With some care around sharp knives and hot stoves, refrigerator pickles are a great project to share with kids (or a quick evening diy project for yourself). During the tropical storm, we made pickles at my house. The eight year old loves stories about magic and decided we were making a potion. She was on to something. Refrigerator pickles are magic. You assemble your herbs and spices, stir brine in your cauldron-pot, and wait at least two days for your humble cucumbers to transform into something crunchy, spicy and new.
Read this post, Fridge Pickles Your Way, from Mark Bittman’s blog . It gives you guidelines for improvising your own refrigerator pickles with ingredients you might already have at home. If you want to follow a more specific recipe, that’s there, too.
Here’s how we made three pints of magic pickles. The onions & spices we used are all optional. Mix and match to create your own favorite flavors.
3 medium-large cucumbers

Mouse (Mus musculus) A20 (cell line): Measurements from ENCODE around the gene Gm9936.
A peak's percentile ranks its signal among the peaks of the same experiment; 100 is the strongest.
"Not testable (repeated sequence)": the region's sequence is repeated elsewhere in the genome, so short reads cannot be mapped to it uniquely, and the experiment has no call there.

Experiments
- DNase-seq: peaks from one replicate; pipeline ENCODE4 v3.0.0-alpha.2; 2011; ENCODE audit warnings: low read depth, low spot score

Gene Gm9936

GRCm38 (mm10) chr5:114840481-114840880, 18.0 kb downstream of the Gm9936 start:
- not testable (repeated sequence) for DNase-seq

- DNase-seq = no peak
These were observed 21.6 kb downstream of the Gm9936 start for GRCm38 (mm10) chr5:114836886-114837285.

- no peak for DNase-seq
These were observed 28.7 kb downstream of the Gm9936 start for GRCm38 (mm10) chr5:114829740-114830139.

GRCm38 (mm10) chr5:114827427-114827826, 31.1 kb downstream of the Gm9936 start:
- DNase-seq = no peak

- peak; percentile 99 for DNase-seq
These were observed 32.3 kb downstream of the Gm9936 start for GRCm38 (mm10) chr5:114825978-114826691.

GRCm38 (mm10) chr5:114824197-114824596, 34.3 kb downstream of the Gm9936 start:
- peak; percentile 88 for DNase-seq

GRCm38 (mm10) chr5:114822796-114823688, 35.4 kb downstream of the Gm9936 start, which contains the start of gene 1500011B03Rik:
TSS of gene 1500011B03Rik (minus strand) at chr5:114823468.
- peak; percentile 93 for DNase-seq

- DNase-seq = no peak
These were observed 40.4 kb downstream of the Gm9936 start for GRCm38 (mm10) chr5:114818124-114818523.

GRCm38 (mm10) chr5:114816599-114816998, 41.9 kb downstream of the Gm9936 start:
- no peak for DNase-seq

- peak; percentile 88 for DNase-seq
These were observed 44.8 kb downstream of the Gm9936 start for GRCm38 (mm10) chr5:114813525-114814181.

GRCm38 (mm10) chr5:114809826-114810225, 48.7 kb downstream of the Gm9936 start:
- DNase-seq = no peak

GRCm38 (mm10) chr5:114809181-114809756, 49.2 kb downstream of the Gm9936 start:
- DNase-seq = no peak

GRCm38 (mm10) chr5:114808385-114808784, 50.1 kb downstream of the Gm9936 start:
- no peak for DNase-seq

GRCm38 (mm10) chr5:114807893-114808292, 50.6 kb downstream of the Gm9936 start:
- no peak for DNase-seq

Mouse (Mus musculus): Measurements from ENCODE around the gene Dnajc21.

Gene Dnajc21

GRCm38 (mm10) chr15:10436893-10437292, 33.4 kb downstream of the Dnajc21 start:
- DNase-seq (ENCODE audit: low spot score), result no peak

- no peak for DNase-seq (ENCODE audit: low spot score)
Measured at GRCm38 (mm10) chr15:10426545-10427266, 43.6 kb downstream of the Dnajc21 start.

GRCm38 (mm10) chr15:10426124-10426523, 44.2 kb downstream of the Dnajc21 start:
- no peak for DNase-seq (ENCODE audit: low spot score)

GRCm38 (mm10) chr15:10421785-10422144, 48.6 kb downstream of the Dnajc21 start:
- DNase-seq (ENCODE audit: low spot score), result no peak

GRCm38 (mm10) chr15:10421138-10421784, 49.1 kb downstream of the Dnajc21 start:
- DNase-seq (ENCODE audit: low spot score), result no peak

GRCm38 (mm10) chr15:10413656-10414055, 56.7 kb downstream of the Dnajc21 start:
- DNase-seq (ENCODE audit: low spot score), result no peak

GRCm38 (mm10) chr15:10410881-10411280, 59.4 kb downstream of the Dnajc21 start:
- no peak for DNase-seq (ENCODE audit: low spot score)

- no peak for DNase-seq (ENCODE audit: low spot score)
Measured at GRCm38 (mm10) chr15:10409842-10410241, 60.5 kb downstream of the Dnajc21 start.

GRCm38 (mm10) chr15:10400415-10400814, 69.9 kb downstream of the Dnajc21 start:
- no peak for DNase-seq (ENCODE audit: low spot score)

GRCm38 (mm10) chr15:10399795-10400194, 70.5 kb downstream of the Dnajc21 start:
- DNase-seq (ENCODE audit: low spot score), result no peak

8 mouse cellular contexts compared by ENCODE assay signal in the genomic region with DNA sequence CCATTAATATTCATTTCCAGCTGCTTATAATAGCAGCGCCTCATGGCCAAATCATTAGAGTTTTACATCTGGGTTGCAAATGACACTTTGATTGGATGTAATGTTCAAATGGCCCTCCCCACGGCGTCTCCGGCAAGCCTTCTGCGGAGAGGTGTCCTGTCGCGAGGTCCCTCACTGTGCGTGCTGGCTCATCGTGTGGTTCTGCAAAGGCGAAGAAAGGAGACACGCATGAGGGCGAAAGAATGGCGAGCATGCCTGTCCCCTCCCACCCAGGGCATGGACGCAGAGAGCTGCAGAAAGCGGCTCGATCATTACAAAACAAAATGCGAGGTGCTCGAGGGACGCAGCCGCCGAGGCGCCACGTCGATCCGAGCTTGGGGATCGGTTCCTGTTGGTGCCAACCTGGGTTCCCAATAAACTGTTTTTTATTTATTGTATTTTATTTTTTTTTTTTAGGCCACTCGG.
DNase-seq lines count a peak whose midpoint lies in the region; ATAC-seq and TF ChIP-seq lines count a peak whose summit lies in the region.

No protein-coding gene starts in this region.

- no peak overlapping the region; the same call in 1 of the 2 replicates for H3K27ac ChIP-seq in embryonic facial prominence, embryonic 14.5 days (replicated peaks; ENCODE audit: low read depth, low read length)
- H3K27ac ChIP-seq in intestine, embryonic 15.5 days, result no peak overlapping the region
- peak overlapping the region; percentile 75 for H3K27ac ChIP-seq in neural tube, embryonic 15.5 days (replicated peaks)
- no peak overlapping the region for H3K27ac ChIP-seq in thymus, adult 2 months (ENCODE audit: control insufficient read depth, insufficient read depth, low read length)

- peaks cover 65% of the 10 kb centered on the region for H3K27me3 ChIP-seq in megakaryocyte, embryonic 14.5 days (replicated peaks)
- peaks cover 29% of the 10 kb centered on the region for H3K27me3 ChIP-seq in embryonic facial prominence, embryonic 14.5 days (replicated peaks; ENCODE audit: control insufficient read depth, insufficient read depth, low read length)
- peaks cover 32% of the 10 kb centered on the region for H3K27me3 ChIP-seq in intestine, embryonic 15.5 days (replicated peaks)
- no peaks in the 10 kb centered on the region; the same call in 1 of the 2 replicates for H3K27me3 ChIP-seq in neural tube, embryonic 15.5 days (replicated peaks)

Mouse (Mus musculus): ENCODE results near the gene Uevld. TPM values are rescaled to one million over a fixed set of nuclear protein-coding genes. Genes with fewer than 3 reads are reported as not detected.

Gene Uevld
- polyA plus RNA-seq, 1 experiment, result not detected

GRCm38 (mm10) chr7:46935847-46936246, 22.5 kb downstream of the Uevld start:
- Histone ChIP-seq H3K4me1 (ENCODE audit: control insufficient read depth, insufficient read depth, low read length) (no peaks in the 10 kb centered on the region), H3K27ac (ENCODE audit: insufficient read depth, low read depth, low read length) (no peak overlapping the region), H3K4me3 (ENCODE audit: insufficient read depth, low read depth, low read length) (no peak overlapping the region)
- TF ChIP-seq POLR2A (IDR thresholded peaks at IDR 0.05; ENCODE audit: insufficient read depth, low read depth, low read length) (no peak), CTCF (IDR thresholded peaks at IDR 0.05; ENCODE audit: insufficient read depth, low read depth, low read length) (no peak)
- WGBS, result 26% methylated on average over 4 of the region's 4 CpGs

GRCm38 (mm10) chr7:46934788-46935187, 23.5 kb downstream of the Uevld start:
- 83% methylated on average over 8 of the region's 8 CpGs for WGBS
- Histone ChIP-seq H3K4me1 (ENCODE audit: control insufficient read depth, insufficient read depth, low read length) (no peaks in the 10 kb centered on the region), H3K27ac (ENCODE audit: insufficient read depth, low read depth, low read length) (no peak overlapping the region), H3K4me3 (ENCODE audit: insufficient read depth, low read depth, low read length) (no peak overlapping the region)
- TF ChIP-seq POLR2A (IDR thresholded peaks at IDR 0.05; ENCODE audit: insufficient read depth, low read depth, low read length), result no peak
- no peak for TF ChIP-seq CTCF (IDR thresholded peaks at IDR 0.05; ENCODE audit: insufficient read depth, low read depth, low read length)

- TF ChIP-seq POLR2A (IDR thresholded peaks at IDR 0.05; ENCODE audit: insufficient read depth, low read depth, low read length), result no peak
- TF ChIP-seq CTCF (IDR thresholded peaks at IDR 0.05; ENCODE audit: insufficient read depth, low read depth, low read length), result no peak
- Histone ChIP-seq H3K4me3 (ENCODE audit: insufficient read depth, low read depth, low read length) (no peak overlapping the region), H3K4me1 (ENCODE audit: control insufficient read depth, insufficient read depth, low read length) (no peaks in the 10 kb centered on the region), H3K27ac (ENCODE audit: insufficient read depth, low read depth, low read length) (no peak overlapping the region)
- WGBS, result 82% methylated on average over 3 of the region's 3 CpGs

Several slices of red onion (optional)
6 garlic cloves (optional)
1 ½ cups apple cider vinegar
3 cups water
¼ cup salt (kosher or sea salt-don’t use iodized salt. It will make your pickles taste like iodine. You could use less salt, too.)
½ cup mixture of: dill seed, whole dried lemon aji chilies (from last year’s E.A.T. South garden), red chili flakes, whole peppercorns
(Experiment with seasonings. You could use oregano, rosemary, tumeric, ginger. What flavors do you like?)
Slice cucumbers into thin rounds. Slice onions into strips. Peel garlic cloves. Tuck cucumbers, whole garlic cloves and onions into jars, sprinkling the seasoning mixture over the vegetables as you go. (We used two pint and two half pint jars for this recipe because that was what was in the cabinet.)
Heat brine ingredients over medium heat in a stainless steel, enamel or glass pot to dissolve salt. Stir your your cauldron carefully. Once the salt dissolves, pour brine into jars over cucumber slices. Cover, and place in refrigerator.
These pickles should keep for a month or more in the refrigerator, but hopefully, they’re so good you’ll eat them all up.
Safety note: These pickles are not canned. They’re not shelf stable and must be refrigerated. If you are canning pickles, you must follow the recipe exactly (and the recipe has to be written for canned pickles) to create the conditions that stop the growth of bacteria and botulism. Do not improvise or change recipe proportions when you can things. For refrigerator and freezer recipes, you have a little more room to try different things.